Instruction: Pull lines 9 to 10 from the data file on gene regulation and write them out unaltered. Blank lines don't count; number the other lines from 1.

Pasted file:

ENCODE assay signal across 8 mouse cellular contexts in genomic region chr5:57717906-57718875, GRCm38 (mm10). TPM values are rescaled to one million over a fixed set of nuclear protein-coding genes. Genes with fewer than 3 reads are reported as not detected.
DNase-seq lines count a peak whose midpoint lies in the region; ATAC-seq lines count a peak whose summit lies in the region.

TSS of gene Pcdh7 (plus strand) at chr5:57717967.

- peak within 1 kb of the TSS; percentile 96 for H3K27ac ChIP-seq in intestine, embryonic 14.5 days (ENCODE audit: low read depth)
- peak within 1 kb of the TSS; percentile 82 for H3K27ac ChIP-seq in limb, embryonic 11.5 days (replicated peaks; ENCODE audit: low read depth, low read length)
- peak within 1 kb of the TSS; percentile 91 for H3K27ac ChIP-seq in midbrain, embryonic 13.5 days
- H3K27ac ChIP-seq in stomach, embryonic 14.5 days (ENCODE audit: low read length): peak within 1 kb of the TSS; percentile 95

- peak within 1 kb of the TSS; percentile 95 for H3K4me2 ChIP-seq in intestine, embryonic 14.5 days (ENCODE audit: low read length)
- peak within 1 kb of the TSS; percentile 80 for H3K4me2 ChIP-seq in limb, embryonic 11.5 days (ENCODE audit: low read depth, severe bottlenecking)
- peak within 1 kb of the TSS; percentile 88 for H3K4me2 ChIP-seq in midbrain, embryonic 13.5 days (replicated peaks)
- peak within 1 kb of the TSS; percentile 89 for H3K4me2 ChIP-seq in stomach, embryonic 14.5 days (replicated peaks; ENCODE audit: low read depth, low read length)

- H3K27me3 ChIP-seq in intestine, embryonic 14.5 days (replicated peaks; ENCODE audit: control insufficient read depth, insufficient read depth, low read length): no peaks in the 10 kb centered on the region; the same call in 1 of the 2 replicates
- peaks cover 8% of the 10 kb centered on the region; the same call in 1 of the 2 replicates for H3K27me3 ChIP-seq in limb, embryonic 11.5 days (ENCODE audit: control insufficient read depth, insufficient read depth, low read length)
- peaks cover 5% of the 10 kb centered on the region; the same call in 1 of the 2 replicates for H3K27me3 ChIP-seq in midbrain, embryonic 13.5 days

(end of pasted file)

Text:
- peak within 1 kb of the TSS; percentile 80 for H3K4me2 ChIP-seq in limb, embryonic 11.5 days (ENCODE audit: low read depth, severe bottlenecking)
- peak within 1 kb of the TSS; percentile 88 for H3K4me2 ChIP-seq in midbrain, embryonic 13.5 days (replicated peaks)